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Sneak Preview: Hong Kong Restaurant Launches Wine + Tea Pairing Menu

Foodie Friday

T'ang Court at The Langham Hong Kong launches a 6 course wine and tea pairing menu. Each one of the featured Chinese dishes is paired with a biodynamic wine from Slovenia and a premium Chinese tea.

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Christina Keung, Chief Executive Officer, Tina Cellar, in a private dining room at T'ang Court, the Chinese restaurant at The Langham Hong Kong. Photo Credit: Accidental Travel Writer.

 

T'ang Court at The Langham Hong Kong invited food critics and travel writers to preview its wine and tea pairing menu, which was prepared by Executive Chef Kwong Wai Keung and goes live on 22 May 2015.

I knew I was in for a treat when I got the invitation to attend a wine and tea pairing dinner at T'ang Court, one of Hong Kong's most celebrated Cantonese restaurants - and one of only a handful of Chinese eateries with 2 Michelin stars.

While wine and tea pairing menus have been growing in popularity in recent years, it is usually one or the other: wine or tea, never both.

What set this dinner apart is that the 6 Chinese dishes we were served were paired with both a European wine and a Chinese tea.

This is interesting because I was told several years back that tea and wine were "natural enemies" and should never be served together.

For this reason, when I order wine at one of Hong Kong's better Chinese restaurants, staff usually remove the tea from the table as soon as the wine arrives.

According to Christina Keung, who hosted the dinner, tea and wine are not really natural enemies. The chemicals used in the production of most wines and teas are the culprit.

When quality wines and teas are served - in other words, products that are entirely natural - they can, in fact, complement each other quite nicely.

Christina was right. The wines and teas we were served went perfectly well together - as they did with those yummy Cantonese dishes that we were served.

Movia Puro Rose

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Christina Keung, Chief Executive Officer, Tina Cellar. Christina Keung (right) and a waiter remove the cork from a bottle of Movia Puro Rose 2005. Photo Credit: Accidental Travel Writer.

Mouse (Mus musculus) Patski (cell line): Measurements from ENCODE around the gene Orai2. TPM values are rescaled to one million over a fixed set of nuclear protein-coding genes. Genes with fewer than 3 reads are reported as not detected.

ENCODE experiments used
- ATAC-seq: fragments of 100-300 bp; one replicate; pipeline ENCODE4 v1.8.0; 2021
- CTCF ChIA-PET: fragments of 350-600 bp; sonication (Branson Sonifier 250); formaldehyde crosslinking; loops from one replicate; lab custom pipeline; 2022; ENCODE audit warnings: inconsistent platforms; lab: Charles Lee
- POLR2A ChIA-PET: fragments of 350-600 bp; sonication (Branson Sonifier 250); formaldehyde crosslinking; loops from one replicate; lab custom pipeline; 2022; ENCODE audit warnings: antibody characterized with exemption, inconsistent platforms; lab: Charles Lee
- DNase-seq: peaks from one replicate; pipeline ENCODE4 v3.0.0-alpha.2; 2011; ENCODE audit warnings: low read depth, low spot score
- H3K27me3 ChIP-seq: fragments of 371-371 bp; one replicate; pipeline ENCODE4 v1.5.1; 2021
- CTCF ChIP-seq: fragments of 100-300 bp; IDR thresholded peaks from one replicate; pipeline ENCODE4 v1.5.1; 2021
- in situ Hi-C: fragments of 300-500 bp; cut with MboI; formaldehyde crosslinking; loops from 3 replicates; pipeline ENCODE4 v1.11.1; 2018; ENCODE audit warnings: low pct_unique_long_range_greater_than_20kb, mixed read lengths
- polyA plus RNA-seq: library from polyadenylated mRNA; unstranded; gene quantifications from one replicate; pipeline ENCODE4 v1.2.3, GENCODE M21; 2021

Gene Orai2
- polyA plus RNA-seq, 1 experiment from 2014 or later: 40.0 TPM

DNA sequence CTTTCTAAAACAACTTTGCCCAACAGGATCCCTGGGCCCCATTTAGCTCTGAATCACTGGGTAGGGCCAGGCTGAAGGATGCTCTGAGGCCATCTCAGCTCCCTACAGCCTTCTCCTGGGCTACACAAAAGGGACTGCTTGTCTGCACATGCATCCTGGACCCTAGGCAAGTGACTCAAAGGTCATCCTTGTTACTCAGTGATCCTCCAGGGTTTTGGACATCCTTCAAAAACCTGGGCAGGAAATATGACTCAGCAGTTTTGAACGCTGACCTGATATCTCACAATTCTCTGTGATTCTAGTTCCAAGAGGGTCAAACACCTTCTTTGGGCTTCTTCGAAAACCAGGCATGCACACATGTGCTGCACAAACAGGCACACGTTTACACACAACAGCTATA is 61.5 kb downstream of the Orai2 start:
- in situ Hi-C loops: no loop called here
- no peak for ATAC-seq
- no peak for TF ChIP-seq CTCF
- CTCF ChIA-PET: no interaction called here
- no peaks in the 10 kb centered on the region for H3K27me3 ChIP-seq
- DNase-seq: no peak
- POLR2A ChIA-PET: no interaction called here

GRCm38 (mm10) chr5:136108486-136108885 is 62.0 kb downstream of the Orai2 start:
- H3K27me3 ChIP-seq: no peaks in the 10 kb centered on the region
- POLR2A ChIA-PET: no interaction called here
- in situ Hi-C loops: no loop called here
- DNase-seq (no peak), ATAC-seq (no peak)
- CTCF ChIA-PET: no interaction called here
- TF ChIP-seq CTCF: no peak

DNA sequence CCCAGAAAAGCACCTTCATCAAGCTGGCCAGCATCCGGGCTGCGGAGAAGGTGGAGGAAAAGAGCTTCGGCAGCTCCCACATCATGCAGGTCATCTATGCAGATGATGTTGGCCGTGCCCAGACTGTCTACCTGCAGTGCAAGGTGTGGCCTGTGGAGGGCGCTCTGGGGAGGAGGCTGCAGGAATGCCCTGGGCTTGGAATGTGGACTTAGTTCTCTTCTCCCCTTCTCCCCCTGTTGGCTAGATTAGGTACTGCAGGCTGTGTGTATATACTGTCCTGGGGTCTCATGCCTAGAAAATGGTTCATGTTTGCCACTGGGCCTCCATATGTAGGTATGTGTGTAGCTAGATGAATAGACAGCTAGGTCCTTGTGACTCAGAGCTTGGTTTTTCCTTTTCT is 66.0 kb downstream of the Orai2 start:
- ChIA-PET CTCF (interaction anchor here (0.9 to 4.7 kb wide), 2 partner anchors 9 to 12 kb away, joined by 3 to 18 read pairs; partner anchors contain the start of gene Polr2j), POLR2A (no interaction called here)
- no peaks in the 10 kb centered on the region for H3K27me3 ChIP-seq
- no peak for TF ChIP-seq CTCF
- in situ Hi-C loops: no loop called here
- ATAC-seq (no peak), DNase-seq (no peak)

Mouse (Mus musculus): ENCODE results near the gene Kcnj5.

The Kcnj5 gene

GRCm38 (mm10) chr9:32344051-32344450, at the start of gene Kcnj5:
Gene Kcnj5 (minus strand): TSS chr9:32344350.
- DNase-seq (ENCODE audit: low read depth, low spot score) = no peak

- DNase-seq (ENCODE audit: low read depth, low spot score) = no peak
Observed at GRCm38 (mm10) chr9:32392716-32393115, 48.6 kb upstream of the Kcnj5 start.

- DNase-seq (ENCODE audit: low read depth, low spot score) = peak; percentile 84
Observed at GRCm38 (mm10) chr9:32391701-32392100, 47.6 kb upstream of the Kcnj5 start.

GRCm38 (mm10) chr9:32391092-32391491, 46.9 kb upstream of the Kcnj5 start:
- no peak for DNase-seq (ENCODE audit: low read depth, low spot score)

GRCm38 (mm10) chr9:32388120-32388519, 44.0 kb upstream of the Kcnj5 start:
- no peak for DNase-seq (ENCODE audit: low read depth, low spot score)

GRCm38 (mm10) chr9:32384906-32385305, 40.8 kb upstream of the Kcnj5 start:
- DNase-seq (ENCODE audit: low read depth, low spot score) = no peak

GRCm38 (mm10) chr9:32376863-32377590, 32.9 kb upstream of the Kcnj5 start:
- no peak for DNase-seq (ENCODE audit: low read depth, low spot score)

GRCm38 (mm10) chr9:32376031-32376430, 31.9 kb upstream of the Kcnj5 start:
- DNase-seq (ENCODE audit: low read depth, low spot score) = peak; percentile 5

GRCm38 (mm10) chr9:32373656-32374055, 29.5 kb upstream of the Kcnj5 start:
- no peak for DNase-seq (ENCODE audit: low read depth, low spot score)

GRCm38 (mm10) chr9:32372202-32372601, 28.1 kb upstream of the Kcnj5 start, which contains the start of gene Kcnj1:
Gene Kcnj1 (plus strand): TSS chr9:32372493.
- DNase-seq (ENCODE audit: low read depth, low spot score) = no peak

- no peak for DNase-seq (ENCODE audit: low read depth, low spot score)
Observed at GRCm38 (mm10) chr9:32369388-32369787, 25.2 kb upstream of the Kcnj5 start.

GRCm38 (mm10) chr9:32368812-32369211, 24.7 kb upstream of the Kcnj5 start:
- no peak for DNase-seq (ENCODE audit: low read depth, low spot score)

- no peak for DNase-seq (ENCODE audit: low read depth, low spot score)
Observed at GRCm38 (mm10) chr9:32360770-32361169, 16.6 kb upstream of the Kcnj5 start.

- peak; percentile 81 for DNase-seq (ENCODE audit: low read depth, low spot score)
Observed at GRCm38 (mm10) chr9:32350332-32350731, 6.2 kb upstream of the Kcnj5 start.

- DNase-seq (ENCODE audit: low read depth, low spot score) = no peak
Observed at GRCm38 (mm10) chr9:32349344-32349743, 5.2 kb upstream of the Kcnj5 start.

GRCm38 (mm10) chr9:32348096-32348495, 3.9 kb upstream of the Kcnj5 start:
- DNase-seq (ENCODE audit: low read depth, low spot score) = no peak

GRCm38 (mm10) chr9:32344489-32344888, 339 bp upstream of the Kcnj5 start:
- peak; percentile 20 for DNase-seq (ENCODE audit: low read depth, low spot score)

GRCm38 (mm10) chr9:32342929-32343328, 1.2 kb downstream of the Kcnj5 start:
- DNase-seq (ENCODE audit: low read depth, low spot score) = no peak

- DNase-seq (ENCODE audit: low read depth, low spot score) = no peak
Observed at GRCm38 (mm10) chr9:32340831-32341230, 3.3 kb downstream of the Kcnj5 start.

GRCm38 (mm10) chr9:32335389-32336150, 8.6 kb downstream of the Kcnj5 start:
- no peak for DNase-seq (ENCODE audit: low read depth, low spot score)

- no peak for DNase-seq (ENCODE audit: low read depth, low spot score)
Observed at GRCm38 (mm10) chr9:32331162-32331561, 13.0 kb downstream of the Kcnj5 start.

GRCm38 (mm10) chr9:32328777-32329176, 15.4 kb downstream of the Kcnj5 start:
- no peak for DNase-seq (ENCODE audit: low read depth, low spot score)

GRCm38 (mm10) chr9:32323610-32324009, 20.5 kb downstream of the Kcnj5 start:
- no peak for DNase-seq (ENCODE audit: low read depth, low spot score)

The evening started with Movia Puro Rose 2005, a champagne like beverage that is 70% Pinot Noir, 10% Pinto Gris, and 20% Rebula.

The bottle was opened in dramatic fashion, something that approached theatre. It took 2 people to accomplish, one steadying the bottle upside down in a glass bowl of water, the other using a crowbar type apparatus to remove the cork.

While some of the beverage leaked into the water, Christina said it shouldn't be discarded. It could be used to steam prawns or other types of seafood, she suggested.

Our dinner started with chilled sliced abalone with jelly fish, barbecued pork, and sliced cod fish with lemon and honey sauce. It ended with baked sago pudding filled with chestnut paste.

In between there were lobster, pigeon, blue point oysters, Alaskan crab, and stewed noodles.

All of the dishes were delightful, but my favourite was the stir-fried sliced pigeon with goose liver pate, crispy dough, and water chestnut, which was paired with Modri Pinot Nero, Brda, Slovenia, 2009.

And what a surprise that was! I've never been a big fan of pigeon. If I hadn't read the menu, I would have sworn it was beef. Loved the crispy dough drenched in gravy. And the crunchy water chestnuts were scrumptious.

The dessert was also a pure delight, which was another surprise as I don't have much of a sweet touch! I think it would have gone nicely with a cup of espresso!

Biodynamic Wine

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After the wine is carefully decanted, a half glass of sediment remains. Photo Credit: Accidental Travel Writer.

 

All of the wines were biodynamic, and all of them were from Movia, a Slovenian vintner with a 300 year pedigree.

If you don't know where Slovenia is, it is bordered by Austria, Croatia, Hungary, and Italy. A relatively short drive from Venice, it was one of the 4 entities that comprised Yugoslavia before the country broke up.

The winery produces only a limited number of bottles each year. Only 200 of them are destined for Hong Kong.

So what, exactly, does biodynamic mean?

According to Christina, the requirements for a wine to be considered biodynamic are much stricter than for a wine to be considered organic. A 9 step process is required.

Biodynamic wines are also produced "in tune with the moon". There are root days, leaf days, flower days, and fruit days.

So different processes are carried out according to whether it is a new moon, a full moon, a waxing moon, a waning moon, an ascending moon, or a descending moon.

Christina is Chief Executive Officer of Tina Cellar. She got her basic training at the family restaurant, the Genuine Lamma Hilton, which was established in 1970. It is located on Lamma Island.

The menu goes live on 22 May 2015. There is a 10 person minimum.

Where

T'ang Court, 1st Floor, The Langham Hong Kong, 8 Peking Road, Tsim Sha Tsui, Kowloon, Hong Kong. Telephone: (8520 2375-1133.  The hotel is a short walk from the Tsim Sha Tsui MTR station, Canton Road, Nathan Road, the Hong Kong Cultural Centre, Star Ferry, and Ocean Terminal. It is a short taxi ride from Hong Hum Station, Kowloon Station, Mongkok, and other points on the Kowloon Peninsula.

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